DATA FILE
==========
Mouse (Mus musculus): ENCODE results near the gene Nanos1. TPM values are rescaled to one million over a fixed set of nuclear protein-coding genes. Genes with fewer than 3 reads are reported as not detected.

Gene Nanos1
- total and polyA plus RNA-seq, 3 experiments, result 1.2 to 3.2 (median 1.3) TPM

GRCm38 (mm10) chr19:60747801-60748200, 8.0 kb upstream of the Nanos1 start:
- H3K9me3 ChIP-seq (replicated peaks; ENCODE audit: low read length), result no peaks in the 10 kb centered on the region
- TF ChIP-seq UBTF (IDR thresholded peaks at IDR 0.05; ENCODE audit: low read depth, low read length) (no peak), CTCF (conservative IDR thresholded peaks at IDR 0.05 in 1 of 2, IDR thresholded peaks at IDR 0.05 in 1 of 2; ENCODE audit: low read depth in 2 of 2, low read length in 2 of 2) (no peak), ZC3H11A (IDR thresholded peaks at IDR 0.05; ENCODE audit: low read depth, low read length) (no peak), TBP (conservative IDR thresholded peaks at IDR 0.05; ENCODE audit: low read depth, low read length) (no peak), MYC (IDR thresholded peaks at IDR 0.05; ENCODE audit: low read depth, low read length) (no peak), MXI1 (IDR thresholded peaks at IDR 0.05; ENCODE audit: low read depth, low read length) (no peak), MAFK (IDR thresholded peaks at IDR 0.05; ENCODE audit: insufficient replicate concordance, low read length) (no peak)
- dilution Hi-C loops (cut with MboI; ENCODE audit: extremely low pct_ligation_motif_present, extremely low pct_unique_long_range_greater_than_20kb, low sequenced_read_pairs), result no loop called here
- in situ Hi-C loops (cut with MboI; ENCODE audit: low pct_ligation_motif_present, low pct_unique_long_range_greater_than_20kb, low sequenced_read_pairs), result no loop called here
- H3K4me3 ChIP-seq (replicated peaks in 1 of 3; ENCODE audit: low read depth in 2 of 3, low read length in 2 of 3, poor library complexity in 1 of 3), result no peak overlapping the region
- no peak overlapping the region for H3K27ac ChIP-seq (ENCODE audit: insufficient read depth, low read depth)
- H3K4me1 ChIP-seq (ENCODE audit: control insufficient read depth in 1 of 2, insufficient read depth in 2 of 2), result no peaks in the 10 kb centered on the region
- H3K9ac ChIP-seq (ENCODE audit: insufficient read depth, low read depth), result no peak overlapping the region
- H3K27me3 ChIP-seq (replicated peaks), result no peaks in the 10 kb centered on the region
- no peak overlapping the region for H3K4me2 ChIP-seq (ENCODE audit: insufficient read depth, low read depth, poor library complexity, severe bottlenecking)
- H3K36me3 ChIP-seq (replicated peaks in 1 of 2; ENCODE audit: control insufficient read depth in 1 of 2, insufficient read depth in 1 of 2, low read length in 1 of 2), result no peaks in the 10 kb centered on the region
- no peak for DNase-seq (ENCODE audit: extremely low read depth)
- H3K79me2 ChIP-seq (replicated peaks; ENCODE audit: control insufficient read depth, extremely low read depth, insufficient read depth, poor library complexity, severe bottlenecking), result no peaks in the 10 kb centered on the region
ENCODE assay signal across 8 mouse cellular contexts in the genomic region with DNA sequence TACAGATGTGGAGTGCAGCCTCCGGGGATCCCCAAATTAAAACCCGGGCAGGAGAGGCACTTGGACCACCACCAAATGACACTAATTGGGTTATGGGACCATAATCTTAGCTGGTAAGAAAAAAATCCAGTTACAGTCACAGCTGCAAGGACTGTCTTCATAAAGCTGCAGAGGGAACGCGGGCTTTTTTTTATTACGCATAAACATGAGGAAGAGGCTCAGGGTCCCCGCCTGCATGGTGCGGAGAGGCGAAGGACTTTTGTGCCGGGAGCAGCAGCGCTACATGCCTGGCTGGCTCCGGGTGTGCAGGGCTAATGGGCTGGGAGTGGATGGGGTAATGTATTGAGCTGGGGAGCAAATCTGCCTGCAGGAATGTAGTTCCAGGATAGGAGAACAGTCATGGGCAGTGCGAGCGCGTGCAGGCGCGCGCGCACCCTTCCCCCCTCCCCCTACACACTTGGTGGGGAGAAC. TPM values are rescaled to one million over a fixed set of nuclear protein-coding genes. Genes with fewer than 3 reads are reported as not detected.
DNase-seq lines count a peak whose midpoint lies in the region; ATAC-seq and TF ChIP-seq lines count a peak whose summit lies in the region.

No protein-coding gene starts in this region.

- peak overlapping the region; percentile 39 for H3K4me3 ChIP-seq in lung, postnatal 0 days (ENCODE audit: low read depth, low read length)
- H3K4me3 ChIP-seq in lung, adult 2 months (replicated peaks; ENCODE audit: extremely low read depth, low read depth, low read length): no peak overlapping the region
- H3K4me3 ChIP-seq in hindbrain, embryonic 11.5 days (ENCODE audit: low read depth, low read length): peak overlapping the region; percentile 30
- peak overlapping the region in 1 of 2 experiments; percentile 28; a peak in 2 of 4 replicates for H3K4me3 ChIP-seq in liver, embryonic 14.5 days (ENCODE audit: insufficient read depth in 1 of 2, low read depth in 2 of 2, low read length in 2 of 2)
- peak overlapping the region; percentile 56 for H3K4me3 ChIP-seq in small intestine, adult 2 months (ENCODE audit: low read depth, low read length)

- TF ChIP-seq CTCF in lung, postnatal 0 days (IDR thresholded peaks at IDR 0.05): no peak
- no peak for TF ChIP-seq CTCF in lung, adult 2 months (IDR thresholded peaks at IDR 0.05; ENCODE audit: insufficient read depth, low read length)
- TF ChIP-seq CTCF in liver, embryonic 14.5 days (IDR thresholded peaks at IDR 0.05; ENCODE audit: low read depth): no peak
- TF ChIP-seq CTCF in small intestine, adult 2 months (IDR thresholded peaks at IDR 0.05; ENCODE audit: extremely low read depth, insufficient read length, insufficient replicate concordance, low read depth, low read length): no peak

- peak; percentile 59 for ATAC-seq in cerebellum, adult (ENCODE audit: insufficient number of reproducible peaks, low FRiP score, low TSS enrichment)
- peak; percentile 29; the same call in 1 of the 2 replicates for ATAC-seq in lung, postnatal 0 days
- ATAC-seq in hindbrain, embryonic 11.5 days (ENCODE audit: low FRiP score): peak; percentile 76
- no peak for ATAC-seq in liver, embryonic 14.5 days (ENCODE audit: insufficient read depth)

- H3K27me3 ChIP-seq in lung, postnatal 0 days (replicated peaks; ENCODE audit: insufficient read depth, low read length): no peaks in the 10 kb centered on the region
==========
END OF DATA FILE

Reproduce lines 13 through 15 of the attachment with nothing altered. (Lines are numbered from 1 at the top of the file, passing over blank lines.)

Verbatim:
- H3K27me3 ChIP-seq (replicated peaks), result no peaks in the 10 kb centered on the region
- no peak overlapping the region for H3K4me2 ChIP-seq (ENCODE audit: insufficient read depth, low read depth, poor library complexity, severe bottlenecking)
- H3K36me3 ChIP-seq (replicated peaks in 1 of 2; ENCODE audit: control insufficient read depth in 1 of 2, insufficient read depth in 1 of 2, low read length in 1 of 2), result no peaks in the 10 kb centered on the region